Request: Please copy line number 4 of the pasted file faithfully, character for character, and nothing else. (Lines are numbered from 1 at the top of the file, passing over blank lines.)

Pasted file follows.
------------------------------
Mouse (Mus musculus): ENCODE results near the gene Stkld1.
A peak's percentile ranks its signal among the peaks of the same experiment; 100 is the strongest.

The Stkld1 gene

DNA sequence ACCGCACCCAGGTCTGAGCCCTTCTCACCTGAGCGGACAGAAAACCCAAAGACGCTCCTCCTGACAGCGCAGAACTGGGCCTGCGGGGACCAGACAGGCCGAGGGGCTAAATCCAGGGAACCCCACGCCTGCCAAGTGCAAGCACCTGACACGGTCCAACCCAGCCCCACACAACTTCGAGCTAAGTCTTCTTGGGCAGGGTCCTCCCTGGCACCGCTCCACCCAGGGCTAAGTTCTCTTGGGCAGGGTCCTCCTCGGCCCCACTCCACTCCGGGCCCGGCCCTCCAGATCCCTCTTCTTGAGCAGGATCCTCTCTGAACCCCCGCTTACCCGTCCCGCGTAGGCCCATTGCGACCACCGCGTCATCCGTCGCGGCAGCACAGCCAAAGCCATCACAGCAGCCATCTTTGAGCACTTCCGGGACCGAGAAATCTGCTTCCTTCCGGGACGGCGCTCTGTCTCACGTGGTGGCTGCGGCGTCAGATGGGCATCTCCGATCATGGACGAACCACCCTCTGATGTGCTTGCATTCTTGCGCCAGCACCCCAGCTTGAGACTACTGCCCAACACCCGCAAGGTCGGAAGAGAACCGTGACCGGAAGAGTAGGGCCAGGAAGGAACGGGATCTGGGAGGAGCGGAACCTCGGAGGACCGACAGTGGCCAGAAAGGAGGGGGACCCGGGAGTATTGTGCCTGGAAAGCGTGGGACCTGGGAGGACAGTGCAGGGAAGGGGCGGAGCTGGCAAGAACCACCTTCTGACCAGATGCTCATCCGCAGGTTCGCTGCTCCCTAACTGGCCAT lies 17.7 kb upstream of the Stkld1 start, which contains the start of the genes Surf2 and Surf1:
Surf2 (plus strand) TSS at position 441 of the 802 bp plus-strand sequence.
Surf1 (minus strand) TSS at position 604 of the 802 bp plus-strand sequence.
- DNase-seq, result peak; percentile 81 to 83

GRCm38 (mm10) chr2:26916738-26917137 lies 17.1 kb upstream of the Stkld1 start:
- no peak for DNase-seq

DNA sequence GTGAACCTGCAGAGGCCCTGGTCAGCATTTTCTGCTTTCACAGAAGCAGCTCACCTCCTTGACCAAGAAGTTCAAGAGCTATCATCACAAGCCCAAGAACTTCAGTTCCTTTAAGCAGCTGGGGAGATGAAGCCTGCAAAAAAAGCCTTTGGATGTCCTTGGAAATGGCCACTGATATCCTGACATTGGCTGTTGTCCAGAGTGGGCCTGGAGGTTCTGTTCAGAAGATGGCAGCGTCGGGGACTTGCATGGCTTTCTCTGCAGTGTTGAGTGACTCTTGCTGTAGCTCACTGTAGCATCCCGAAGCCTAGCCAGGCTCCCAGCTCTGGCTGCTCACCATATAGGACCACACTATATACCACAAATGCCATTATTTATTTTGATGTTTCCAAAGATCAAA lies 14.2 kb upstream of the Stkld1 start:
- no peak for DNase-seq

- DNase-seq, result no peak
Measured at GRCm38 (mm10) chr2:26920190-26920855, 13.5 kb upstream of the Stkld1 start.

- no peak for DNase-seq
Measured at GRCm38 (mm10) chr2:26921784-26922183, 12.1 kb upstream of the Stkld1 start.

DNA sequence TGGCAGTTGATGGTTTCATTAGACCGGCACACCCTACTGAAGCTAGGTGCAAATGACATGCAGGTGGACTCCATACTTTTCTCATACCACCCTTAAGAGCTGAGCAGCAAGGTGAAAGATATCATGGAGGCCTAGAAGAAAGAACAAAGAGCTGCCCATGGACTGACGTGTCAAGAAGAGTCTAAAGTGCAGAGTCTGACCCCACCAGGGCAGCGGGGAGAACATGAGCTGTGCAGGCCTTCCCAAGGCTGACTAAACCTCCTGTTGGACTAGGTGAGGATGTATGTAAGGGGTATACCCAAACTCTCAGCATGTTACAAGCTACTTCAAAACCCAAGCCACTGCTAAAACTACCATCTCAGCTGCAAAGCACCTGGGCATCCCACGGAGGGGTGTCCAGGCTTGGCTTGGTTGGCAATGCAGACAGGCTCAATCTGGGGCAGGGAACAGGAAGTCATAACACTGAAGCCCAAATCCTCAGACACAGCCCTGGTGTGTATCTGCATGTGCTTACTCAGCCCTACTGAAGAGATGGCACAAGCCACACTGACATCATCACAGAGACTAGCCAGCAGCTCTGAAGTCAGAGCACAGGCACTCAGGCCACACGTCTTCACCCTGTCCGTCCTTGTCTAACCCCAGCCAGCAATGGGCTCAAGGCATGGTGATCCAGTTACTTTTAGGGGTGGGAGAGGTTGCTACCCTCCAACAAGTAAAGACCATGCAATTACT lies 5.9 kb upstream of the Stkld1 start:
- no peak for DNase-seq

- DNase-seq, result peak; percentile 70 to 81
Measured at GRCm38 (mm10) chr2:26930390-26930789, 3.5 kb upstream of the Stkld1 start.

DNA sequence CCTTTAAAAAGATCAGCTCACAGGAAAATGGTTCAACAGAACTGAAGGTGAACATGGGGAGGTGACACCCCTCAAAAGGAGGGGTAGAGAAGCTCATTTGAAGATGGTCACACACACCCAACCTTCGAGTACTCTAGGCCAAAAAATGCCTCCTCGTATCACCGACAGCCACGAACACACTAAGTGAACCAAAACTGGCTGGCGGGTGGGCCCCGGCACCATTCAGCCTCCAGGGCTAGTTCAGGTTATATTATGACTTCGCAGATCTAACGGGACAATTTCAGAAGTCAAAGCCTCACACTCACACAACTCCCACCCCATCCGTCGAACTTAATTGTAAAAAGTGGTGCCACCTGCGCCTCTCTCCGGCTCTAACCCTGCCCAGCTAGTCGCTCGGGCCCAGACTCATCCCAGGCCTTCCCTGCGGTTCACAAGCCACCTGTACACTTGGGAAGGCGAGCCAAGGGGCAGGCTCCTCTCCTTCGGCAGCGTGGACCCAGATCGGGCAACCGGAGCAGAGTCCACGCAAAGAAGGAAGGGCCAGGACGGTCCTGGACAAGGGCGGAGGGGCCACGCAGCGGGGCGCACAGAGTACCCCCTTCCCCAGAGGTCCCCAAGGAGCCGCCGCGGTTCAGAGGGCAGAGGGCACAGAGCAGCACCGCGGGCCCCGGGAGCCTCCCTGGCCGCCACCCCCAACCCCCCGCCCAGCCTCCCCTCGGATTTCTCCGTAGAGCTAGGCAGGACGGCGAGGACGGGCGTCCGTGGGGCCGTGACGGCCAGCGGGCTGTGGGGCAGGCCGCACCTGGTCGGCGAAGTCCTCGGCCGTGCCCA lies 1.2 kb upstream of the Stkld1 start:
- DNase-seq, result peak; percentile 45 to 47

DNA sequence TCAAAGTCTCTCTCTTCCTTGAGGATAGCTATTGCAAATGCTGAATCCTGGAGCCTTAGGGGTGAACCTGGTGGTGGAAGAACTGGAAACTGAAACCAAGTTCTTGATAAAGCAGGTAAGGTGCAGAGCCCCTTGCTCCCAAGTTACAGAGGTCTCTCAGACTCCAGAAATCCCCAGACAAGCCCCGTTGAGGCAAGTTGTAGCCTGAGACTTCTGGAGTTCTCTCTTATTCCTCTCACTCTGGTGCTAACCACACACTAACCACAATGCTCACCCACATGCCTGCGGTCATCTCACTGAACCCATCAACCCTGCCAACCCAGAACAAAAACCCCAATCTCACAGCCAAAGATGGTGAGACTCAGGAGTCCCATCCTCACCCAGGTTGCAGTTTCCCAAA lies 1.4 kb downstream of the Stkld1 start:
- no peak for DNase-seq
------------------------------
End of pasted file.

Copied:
DNA sequence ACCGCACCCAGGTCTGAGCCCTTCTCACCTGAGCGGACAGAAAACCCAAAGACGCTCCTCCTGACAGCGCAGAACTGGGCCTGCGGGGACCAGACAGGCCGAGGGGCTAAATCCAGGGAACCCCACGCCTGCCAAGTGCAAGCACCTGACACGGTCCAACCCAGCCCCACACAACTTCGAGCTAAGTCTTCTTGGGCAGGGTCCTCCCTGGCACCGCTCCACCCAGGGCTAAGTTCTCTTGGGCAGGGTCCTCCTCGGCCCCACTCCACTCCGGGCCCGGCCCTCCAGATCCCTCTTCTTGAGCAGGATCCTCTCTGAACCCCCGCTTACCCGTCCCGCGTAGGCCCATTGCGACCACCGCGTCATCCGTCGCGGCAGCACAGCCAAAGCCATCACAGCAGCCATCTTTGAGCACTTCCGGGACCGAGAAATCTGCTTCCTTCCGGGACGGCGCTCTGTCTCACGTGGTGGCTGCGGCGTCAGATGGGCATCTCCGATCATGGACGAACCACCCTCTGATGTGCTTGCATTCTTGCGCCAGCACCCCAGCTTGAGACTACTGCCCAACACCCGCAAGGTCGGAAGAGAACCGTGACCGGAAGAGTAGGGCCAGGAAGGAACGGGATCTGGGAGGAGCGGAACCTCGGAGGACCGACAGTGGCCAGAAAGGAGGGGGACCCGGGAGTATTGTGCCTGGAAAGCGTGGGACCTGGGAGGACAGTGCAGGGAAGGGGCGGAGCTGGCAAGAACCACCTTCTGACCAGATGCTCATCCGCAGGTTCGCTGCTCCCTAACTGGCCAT lies 17.7 kb upstream of the Stkld1 start, which contains the start of the genes Surf2 and Surf1: